For the October-December 2017 period:
The 'mix adjusted average' for local market showed a modest 0.3% increase on the previous period, but a 2.5% increase on the same quarter for 2016.
There were fewer transactions than for the previous period (186 for Q4 compared to 200 for Q3), but more than for the same quarter of last year (147).
But looking past the headlines what do we see?
The headline figures are for the 'mix adjusted average' – which is the average of all local market properties being bought and sold for the period in question. If we look at the lower quartile – the less expensive end of the local market – we can see that Q4 of 2017 (average value of £297,825) is up 4.5% on the previous quarter, but is still 5.5% down on the same quarter for the previous year.
The other factor which may have had an effect on the numbers is a change in the way in which realty and personalty is apportioned. The States figures are the prices paid for the realty only (realty being the house or apartment and the land on which it stands), and do not include any element for the personalty (the contents, such as carpets, curtains and light fittings). Until recently the total purchase price was usually split 95% for realty and 5% for personalty. After the introduction of the new Document Duty law the split between realty and personalty was changed so that apportionment would be 97.5% for realty and 2.5% for personalty. That change was introduced gradually during the last quarter of 2017, and was implemented fully by 1 January this year. The effect of that change is that during the last quarter of 2017 the average house price would have probably increased by 2.5%. Details of the precise split used on each transaction is not publicly available, but the split is now likely to be 97.5% and 2.5% for most domestic properties.
Even though the change in the split of realty and personalty was only introduced gradually during the last quarter of 2017, the change is significant enough to have had an effect on the mix adjusted average local market property price, and possibly enough to influence the modest 0.3% increase on the previous quarter.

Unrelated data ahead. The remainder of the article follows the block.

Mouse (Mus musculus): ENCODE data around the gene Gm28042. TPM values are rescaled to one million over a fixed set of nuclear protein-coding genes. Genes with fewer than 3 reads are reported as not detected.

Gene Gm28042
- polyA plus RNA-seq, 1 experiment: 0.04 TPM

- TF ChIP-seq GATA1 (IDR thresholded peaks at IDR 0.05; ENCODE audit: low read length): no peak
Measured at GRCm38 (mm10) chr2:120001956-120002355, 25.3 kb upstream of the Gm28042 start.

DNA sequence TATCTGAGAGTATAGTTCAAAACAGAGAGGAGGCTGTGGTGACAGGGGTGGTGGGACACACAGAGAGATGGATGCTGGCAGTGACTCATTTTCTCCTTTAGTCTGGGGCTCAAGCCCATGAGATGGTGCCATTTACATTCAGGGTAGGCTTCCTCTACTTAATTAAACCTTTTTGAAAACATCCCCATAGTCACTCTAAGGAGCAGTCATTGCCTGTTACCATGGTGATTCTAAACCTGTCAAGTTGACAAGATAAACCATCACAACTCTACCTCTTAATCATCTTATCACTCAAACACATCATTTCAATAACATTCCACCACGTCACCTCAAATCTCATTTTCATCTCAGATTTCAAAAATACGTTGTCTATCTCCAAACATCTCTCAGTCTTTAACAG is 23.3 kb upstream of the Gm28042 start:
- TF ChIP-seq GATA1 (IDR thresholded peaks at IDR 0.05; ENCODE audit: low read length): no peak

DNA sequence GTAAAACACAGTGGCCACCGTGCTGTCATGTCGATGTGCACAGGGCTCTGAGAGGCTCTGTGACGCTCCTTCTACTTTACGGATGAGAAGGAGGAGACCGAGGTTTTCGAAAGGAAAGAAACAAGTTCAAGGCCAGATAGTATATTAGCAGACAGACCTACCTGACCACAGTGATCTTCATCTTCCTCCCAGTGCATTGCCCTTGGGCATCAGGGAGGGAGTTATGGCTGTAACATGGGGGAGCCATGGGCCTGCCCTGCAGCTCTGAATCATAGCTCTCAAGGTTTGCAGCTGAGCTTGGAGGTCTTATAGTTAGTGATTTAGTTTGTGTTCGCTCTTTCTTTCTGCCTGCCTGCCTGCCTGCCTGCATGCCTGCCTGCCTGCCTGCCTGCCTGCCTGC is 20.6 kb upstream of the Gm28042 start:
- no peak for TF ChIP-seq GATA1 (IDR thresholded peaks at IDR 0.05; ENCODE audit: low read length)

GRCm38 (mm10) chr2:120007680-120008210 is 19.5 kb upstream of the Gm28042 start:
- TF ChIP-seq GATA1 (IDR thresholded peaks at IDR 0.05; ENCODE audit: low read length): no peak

What are we to make of all of this?
The increase in the average house price during 2017 is a reason for optimism, particularly when in 2016 we were seeing a corresponding 7.6% fall on the previous year.
It is also reassuring that the less expensive end of the market still represents good value for money with the average property selling for a price we might have expected to see in 2011. That sentiment appears to be backed by an increased amount of activity in the £200,000 to £299,000 bracket (with 148 transactions in this bracket during 2017 against only 100 for 2016).
The open market category is also showing signs of increased activity – but this too requires some caution. The figures are almost certainly affected by the recent change in law that means there is no longer any benefit in buying property by transferring the shares in the company that owns that property, so more open market properties will be conveyed through court and will therefore be included in these statistics.